Removing Prayer Barriers: Doubt

Daily Devotion | Day 295

“If any of you lacks wisdom, let him ask of God, who gives to all liberally and without reproach, and it will be given to him. But let him ask in faith, with no doubting, for he who doubts is like a wave of the sea driven and tossed by the wind. For let not that man suppose that he will receive anything from the Lord” (James 1:5-7, NKJV).

Yesterday, we started looking at barriers to prayer. We identified unforgiveness as a barrier based on Jesus’ teaching on the subject. Today, we will examine a second barrier to prayer, namely doubt. We will look at how doubt blocks prayer from being answered, and what we can do to keep doubt at bay. Before we proceed, let us note that we can put doubt and fear in the same category. Although they are distinct, they are two sides of the same coin. They have the same root, which is unbelief. And, they produce the same result by preventing prayer from being answered. This means we can use doubt and fear interchangeably. However, for the sake of consistency, let’s stick to doubt.

When you look at today’s Scripture passage, it’s self-explanatory. James couldn’t have been any clearer. He says, if you need wisdom, ask God and He will grant your request. James used wisdom as an example. You can replace wisdom with anything else you need and the rule still applies. James tells us why God will answer your prayer. He says, it is the Father’s nature to give plentifully and without reproach. Our Father is neither cheap nor stingy. He is all about abundance, excellence and munificence.

Next, James tells us how to ask and how not to ask. This is where Christians need to pay attention. Getting prayer results is not about merely asking; it’s about how you ask. We should ask in faith, because only faith will produce the desired result. God gives to those who ask in faith. He honors faith and despises doubt.

When you ask God for something and you have doubts about it, this is what you’re (unconsciously) saying: “God is not who He says He is. He is not faithful. You can’t depend on Him. Maybe He doesn’t love me. Sometimes He is good; other times, who knows?” James adds that the one who doubts should not expect to receive anything from the Lord. This last point sums up everything we need to know about the effect doubt has on our prayer requests. 

Doubt is a form of faith. But it is faith that moves in the opposite direction. In other words, doubt is negative faith. If faith is “F,” doubt is “-F.” When you doubt, it means you have faith that what you’re asking will not happen exactly as you asked. Let’s consider an example of how we can express doubt without realizing.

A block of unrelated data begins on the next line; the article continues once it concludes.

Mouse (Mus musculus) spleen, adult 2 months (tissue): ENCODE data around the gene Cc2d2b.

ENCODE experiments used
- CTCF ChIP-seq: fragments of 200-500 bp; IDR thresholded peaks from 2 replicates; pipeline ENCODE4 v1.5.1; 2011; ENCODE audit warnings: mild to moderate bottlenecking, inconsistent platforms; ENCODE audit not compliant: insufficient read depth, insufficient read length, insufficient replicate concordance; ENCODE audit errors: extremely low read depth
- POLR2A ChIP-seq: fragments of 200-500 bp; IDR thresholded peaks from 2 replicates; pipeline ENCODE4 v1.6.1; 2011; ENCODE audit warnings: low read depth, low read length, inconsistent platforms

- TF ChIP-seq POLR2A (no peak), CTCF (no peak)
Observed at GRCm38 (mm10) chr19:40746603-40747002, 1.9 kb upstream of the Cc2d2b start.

Let’s assume that I, Stephen, am in college. I’m fascinated with astrophysics. I’m applying for a graduate program in Astrophysics, and I’ve heard that ‘Heaven University’ has the best program available. I’m excited, because this is exactly the program I want. Before submitting my application, I went on my knees and prayed to the Father to open a door for me to be admitted. I concluded my prayer with “Amen,” which means “So be it” or “Let it be so.”

Two days later, I met some friends who told me how extremely competitive the program was. I learned that each year the program receives close to 30, 000 applicants, of which only the top 50 candidates are selected. When I heard that it suddenly dawned on me how slim my chances were. When I got home, I Googled the program to verify what my friends said. They were right. Then I said to myself, “Wow!”

Consequently, I started looking at other programs I didn’t want but which offered a more ‘realistic’ chance of admission. At this point, my initial faith had turned to doubt. My attitude showed I had lost faith in my prayer. I failed to respect my own “Amen.” I chose to believe statistics over my Father in heaven’s ability to give me what I ask.

In spiritual terms my actions translate into something like this: “God, sorry for putting you in an awkward position. The first time I asked, I didn’t realize the magnitude of the challenge. Let’s forget about my earlier request and move on to something You can deliver.” Of course, Christians will not open their mouth to say these exact words, but often their actions do the talking. Actions speak louder than words.